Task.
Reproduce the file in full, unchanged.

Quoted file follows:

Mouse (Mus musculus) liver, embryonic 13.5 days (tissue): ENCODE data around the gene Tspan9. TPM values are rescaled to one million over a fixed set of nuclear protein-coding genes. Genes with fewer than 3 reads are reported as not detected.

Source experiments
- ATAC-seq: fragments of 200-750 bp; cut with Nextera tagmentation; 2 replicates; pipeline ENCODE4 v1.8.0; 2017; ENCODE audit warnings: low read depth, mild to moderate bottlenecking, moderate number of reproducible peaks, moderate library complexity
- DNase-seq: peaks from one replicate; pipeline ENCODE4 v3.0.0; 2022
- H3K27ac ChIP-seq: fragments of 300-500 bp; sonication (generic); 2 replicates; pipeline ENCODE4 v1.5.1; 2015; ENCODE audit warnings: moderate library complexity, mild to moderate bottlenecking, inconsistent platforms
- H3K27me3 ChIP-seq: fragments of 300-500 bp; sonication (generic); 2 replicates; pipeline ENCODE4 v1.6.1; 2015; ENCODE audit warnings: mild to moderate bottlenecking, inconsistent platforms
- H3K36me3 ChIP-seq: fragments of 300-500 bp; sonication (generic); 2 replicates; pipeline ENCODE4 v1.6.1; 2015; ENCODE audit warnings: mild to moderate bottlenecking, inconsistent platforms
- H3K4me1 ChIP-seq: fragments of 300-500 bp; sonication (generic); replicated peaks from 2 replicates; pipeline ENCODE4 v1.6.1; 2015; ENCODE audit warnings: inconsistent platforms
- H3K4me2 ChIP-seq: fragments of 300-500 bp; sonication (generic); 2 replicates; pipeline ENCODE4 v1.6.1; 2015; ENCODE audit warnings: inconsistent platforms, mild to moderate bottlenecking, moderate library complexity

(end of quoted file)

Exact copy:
Mouse (Mus musculus) liver, embryonic 13.5 days (tissue): ENCODE data around the gene Tspan9. TPM values are rescaled to one million over a fixed set of nuclear protein-coding genes. Genes with fewer than 3 reads are reported as not detected.

Source experiments
- ATAC-seq: fragments of 200-750 bp; cut with Nextera tagmentation; 2 replicates; pipeline ENCODE4 v1.8.0; 2017; ENCODE audit warnings: low read depth, mild to moderate bottlenecking, moderate number of reproducible peaks, moderate library complexity
- DNase-seq: peaks from one replicate; pipeline ENCODE4 v3.0.0; 2022
- H3K27ac ChIP-seq: fragments of 300-500 bp; sonication (generic); 2 replicates; pipeline ENCODE4 v1.5.1; 2015; ENCODE audit warnings: moderate library complexity, mild to moderate bottlenecking, inconsistent platforms
- H3K27me3 ChIP-seq: fragments of 300-500 bp; sonication (generic); 2 replicates; pipeline ENCODE4 v1.6.1; 2015; ENCODE audit warnings: mild to moderate bottlenecking, inconsistent platforms
- H3K36me3 ChIP-seq: fragments of 300-500 bp; sonication (generic); 2 replicates; pipeline ENCODE4 v1.6.1; 2015; ENCODE audit warnings: mild to moderate bottlenecking, inconsistent platforms
- H3K4me1 ChIP-seq: fragments of 300-500 bp; sonication (generic); replicated peaks from 2 replicates; pipeline ENCODE4 v1.6.1; 2015; ENCODE audit warnings: inconsistent platforms
- H3K4me2 ChIP-seq: fragments of 300-500 bp; sonication (generic); 2 replicates; pipeline ENCODE4 v1.6.1; 2015; ENCODE audit warnings: inconsistent platforms, mild to moderate bottlenecking, moderate library complexity